It was not all slap and tickle. Despite sheep’s gut condoms there was always a chance of the pox (Ned Ward’s catalogue of clubs includes The No Nos’d: those whose features had been eroded by syphilis), and for the girls, who might not have been legally guilty of anything, but could still be arrested for ‘disorderly behaviour’, the public whipping, the pillory (which could be fatal) and the prison. There were also the moralists, ceaselessly if only partially effectively campaigning against ‘Satan’s regiments’. These might be found in organisations such as the Society for the Reformation of Manners, but they might also appear more spontaneously as bands of drunken sailors, smashing the brothel’s furniture and beating the whores.

Nothing lasts. Whoring might be the oldest profession and Victorian London had more than its fair share of both street girls and brothels, but the attitudes did alter. The hand-wringing, vengeful forces of Evangelical Christianity pushed their own fears and superstitions into the foreground and turned the whore into a ‘social menace’. As Ms Brand concludes her excellent tour d’whorison, the moralisers ‘strapped the formerly heaving bosom into a strait-laced Victorian corset and banished the open business of pleasure firmly to the past.’ Ours too is a supposedly permissive and certainly hyper-sexualised age, but whore and her world have yet to cast their tight-laced clouts.

image ©Gabriel Green
You can buy Green’s Dictionary of Slang, as well as Jonathon’s more slimline Chambers Slang Dictionary, plus other entertaining works, at his Amazon page. Jonathon also blogs and Tweets.
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About Author Profile: Jonathon Green

Jonathon 'Mr Slang' Green is the world's leading lexicographer of English slang. You can buy Green's Dictionary of Slang, as well as Jonathon's more slimline Chambers Slang Dictionary, plus other entertaining works, at his Amazon page. Jonathon also blogs and Tweets.

8 thoughts on “Review: The Georgian Bawdyhouse by Emily Brand

    John Halliwell
    September 20, 2012 at 11:53

    If the book/pamphlet is half as good as the review, I’ll buy a copy. I wonder if Boswell used a sheep’s gut condom? His reputation suggests he might have had the sheep as well as use of its innards. Well, what else could a virile young chap do whilst travelling the Western Isles with old SJ? What a lad he was:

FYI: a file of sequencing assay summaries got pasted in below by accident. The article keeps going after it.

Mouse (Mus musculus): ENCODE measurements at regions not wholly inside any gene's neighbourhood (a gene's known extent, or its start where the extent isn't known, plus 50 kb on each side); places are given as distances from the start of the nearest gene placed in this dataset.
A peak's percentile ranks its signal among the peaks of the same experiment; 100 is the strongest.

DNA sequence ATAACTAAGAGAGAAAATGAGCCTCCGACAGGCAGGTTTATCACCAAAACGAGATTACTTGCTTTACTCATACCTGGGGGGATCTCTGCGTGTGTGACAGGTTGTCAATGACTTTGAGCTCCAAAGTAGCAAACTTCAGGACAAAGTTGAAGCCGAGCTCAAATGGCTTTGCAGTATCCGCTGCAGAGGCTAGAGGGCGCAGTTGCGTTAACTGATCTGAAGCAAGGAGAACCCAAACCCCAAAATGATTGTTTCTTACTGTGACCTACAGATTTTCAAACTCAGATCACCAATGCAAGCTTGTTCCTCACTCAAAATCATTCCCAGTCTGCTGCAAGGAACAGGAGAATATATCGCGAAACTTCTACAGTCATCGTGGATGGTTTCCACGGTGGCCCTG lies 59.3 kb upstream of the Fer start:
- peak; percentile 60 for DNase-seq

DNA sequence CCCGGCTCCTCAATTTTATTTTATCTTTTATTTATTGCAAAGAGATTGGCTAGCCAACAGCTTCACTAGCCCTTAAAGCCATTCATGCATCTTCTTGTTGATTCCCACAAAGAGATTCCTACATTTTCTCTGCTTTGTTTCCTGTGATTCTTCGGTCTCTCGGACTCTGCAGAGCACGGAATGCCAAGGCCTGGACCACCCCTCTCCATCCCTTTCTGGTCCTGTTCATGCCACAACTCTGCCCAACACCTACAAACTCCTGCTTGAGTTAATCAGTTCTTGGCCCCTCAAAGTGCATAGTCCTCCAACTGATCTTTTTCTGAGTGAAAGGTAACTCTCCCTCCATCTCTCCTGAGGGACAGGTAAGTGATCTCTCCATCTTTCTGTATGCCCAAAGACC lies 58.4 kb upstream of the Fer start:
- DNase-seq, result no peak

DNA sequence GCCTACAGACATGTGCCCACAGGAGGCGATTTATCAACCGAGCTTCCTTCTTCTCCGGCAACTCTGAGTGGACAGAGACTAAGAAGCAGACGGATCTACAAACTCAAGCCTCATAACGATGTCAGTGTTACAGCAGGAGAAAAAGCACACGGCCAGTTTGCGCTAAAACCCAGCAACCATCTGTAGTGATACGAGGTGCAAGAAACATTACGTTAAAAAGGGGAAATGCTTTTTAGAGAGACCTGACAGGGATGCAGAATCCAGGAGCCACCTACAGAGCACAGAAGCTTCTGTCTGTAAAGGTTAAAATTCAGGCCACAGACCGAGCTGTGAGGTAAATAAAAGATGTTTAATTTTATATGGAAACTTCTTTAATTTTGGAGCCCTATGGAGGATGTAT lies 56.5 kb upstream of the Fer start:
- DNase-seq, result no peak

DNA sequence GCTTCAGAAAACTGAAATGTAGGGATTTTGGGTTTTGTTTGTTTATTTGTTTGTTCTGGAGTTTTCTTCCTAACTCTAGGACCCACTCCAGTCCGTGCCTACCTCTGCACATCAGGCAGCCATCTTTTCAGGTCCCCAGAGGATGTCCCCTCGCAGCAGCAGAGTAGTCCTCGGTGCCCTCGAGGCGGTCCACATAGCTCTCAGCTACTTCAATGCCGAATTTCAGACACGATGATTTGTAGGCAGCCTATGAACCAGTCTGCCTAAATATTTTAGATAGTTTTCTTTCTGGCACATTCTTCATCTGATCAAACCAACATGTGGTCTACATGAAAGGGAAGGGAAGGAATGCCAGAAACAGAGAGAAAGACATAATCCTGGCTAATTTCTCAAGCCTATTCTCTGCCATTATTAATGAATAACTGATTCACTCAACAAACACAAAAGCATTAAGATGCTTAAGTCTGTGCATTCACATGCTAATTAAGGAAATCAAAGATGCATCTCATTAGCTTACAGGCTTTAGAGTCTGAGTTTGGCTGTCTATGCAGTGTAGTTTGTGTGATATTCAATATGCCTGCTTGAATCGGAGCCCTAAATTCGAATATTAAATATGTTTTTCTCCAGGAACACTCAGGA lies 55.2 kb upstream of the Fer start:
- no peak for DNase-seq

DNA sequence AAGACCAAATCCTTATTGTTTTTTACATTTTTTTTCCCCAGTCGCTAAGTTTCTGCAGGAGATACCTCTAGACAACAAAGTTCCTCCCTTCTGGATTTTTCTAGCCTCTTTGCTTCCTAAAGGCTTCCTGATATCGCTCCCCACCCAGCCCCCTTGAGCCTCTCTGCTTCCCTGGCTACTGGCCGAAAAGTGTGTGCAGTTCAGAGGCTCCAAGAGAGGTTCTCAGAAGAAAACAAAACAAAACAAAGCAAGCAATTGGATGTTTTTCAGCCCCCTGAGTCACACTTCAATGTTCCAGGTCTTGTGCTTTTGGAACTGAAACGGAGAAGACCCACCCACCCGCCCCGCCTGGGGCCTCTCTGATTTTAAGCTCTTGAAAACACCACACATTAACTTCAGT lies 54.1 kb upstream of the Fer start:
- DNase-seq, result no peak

‘I then called at Louisa’s and begged to be allowed what I most desired. She would not consent today as everybody was at home.’ Bloody hell: fifteen downstairs, ten upstairs, five in the potting shed, and he was still up for it……..

    Those poor girls; how they suffered. I had never thought of some of them dying in the pillory, until today. But I suppose the health of many of them was so fragile that they were simply unable to tolerate the rigours of being clamped within the device, nothwithstanding the obnoxious rubbish thrown at them.

  2. Worm
    September 20, 2012 at 12:24

    That’s another blog added to the RSS feed!

    September 20, 2012 at 18:47

    When I lived in Erin many years ago condoms were banned, but the Irish are a resourceful race and, particularly in rural areas (which means just about everywhere), the most popular substitutes were Mars Bar wrappers with one end torn-off, or the cling-film that your wife/girlfriend/mother used to wrap your sandwiches. And if you have the energy to pop back a thousand years to the 10th Century’s King of Kings Brian Boru, you will discover that the old horndog used elk-hide. The last two lines of the ballad that features the old roue, I just happen to have beside me, and they prove beyond doubt that consideration for your partner’s pleasure did not spring up in my lifetime…
    “Well, you’ve had yer own way long enough, dear…
    Tis the hairy side outside, tonight”.
    What a sweetheart he must have been, no?

    September 20, 2012 at 20:46

    Brilliant MM! Although somewhat eye-watering

  5. Gaw
    September 21, 2012 at 07:49

    As ever, wonderful stuff, JG. I wonder whether prostitution is a constant in society or whether its incidence rises and falls, along with social mores. In today’s central London it seems to have disappeared from most of its traditional haunts – but has it merely been displaced? There’s probably a grant in it for some enterprising sociology research student.

    • Worm
      September 21, 2012 at 09:22

      I suppose ’tis all on the internet these days G

      • Gaw
        September 21, 2012 at 09:27

        But where’s the physical location that the nugging occurs? All over the place I suppose?

          September 21, 2012 at 18:04

          All over the place, but invariably up-close and personal. Nug is from dialect where it meant to jog with the elbow (locus classicus being M. Python’s nudge-nudge wink-wink sketch).

          Robert Copland, later the first person to collect cant, offered this in 1505 in his Complaynte of Them that ben To Late Maryed:
          My wyfe shewed to me her proper dugge,
          On the mornynge her delyte for to make,
          And to haue me for to play nugge a nugge.

          Workers in the nugging house wore a nugging-dress, a loose dress which indicates a courtesan (and a descendant of the similarly metonymic ‘loose-bodied gown’).